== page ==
The H-1’s primary market is hunters and Aimpoint’s website features pictures of the H-1 on top of expensive European hunting rifles. There is also the T-1, a more tactical version of the H-1 that features a much more durable matte grey finish with militaristic flat grey Aimpoint logo for those who shooters who prefer their rails with more rails, though both sights function identically and have the same MSRP at $600. Rather than expensive hunting rifles, the H-1 reviewed is mounted on a more blue-collar Remington 700 ADL or a Colt AR-15A3 carbine.
Though many hunters harvest game at ranges of 100 to 300 yards, both in the U.S. and around the world, most American hunters are rarely afforded such long stretches of open ground. The dense forests of Pennsylvania, where I normally hunt, rarely allow me to take a shot greater than 200 yards. While this might be unthinkable for those who hunt at longer ranges, it is reality for many hunters. The H-1 wasn’t designed for long range shooting, but excels at closer distances. One cool advantage of its diminutive size is that it allows much faster bolt manipulation, than a standard optic because it doesn’t interfere with chambering rounds.
Additionally, follow up shots are much quicker with the H-1 compared to a conventional scopes due to its reticle size and massive field of view.
On the Model 700, target acquisition is lighting fast, and the red dot is very bright on its highest setting, almost to the point of totally obscuring your target. Dialing back the brightness, the H-1 provides a clearer sight picture than the factory iron sights on a Model 700 while being more than twice as quick. Just don’t neglect to purchase a good bridge mount for you bolt action rifle. The one used here is an EGW aluminum mount.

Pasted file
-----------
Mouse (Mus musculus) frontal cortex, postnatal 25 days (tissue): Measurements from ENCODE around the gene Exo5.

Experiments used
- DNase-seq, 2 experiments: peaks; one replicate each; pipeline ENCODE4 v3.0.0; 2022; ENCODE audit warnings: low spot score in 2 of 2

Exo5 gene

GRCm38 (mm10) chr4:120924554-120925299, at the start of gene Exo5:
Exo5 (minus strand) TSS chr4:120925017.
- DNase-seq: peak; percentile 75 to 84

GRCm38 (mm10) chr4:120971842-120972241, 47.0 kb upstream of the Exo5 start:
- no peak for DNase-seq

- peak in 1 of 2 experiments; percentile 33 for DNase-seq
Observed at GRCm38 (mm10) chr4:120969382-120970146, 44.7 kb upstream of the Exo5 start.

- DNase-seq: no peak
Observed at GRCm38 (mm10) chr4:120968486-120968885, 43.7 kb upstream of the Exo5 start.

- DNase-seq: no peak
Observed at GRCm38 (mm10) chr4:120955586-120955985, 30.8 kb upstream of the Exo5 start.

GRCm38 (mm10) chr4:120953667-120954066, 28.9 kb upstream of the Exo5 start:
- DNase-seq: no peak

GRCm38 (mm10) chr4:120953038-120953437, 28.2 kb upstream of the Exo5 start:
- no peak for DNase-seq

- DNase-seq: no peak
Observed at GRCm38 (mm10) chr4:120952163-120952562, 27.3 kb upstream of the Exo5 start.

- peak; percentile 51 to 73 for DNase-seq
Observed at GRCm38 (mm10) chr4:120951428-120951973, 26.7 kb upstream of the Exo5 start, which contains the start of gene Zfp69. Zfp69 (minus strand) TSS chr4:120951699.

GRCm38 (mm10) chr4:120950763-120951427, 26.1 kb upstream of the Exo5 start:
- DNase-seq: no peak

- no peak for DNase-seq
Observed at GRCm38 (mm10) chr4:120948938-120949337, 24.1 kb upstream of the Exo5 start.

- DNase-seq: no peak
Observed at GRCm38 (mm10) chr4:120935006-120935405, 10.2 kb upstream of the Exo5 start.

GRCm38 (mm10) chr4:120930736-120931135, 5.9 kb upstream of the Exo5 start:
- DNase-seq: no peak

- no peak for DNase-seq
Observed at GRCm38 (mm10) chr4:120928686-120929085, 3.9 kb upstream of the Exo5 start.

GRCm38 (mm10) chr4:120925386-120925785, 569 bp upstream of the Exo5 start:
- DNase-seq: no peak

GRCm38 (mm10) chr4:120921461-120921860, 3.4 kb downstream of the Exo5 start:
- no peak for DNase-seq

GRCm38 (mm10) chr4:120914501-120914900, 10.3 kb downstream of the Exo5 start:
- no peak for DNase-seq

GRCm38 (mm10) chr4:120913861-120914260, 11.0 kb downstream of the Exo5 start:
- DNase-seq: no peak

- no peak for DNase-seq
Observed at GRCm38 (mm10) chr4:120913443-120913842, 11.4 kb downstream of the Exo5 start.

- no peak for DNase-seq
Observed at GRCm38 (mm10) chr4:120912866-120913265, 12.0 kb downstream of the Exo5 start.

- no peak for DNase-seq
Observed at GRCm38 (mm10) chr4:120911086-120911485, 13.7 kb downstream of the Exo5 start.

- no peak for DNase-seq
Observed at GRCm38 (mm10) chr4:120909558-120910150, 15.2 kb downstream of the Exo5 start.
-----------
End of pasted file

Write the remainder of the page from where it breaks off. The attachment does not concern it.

On top of an AR-15, the H-1 looks right at home. Yes it is marketed towards hunters, but the tactical T-1 optic is essentially the same red dot sight with a different matte grey finish.
One important benefit of the H-1’s unlimited FOV is that allows shooters to fire with both eyes open, an important skill during a defensive situation. The H-1 is so much faster to acquire a target than the standard AR-15 iron sights, it’s no wonder the U.S. military chose AimPoints to top their close quarters rifles. In a home defense situation, seconds matter, and the H-1 can help shave seconds off the clock when engaging an intruder. Since AR-15s are also becoming popular for predator hunting, the fast target acquisition of the Micro can really benefit the hunter who uses an AR-15.
With both rifles I was able to achieve 2-inch groups at 25 and 50 yards during rapid fire strings, or about as fast as you can get with a Model 700. I found that I didn’t need to concentrate as long as I normally would with iron sights on the rifle, and it provided a consistently clear, bright sight picture.
Some may prefer the more cost efficient $39 red dot from a local big box retailer over the more hefty $600 AimPoint, but there are reasons to justify dishing out the extra cash: durability, quality control battery life build quality, and an excellent warranty. So, if you’re a buy once, cry once kind of the guy, the $600 price tag won’t sting so bad.